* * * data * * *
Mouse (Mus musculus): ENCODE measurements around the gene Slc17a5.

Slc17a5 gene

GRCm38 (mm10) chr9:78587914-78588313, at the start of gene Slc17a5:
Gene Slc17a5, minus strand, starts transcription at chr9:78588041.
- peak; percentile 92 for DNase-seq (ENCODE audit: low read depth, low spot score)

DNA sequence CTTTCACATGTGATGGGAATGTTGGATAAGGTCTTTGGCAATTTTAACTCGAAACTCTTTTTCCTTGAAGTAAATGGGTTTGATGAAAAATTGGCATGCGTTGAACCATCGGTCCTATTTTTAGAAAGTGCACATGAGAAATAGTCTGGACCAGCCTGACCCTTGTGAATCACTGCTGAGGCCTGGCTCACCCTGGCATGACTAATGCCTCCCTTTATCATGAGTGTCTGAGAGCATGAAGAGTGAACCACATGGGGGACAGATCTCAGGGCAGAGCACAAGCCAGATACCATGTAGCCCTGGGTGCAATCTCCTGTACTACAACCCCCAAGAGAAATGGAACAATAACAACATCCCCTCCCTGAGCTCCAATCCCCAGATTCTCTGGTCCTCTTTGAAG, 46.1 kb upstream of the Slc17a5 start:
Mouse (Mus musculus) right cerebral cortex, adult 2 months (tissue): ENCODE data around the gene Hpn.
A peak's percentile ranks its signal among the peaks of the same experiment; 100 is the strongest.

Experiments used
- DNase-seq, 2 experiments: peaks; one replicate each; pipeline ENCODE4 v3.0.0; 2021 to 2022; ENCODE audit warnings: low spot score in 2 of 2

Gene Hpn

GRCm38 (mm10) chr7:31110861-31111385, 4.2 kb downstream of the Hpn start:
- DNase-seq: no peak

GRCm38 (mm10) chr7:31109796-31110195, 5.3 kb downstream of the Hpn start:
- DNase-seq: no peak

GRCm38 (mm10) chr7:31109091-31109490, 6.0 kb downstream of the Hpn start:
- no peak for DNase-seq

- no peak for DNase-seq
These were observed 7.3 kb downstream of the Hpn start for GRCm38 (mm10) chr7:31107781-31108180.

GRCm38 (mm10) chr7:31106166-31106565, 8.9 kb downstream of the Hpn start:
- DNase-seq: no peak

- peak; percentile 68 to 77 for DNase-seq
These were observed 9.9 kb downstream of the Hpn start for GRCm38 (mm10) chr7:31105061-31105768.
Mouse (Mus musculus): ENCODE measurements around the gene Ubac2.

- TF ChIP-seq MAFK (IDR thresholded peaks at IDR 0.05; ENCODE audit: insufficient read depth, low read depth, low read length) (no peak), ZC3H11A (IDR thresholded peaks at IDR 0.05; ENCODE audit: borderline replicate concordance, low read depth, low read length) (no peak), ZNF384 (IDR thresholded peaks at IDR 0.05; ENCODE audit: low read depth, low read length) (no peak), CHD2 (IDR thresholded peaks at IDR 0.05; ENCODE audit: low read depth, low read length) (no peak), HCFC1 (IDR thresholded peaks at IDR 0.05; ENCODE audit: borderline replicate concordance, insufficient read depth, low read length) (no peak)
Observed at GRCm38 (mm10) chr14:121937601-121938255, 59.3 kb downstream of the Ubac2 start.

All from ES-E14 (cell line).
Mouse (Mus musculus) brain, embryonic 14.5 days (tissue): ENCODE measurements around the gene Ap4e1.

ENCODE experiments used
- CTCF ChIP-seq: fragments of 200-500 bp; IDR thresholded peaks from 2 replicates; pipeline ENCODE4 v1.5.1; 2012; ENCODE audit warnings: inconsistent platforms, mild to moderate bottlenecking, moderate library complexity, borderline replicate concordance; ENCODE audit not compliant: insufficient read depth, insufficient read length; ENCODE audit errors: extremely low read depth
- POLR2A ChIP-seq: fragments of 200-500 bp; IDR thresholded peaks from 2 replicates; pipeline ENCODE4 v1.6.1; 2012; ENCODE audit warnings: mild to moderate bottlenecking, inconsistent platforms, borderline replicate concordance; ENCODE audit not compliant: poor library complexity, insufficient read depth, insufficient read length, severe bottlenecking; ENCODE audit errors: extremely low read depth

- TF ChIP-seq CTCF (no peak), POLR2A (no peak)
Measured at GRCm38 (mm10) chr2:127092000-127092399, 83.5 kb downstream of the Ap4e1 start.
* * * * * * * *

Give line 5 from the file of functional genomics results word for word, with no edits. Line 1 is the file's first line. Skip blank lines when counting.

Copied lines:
- peak; percentile 92 for DNase-seq (ENCODE audit: low read depth, low spot score)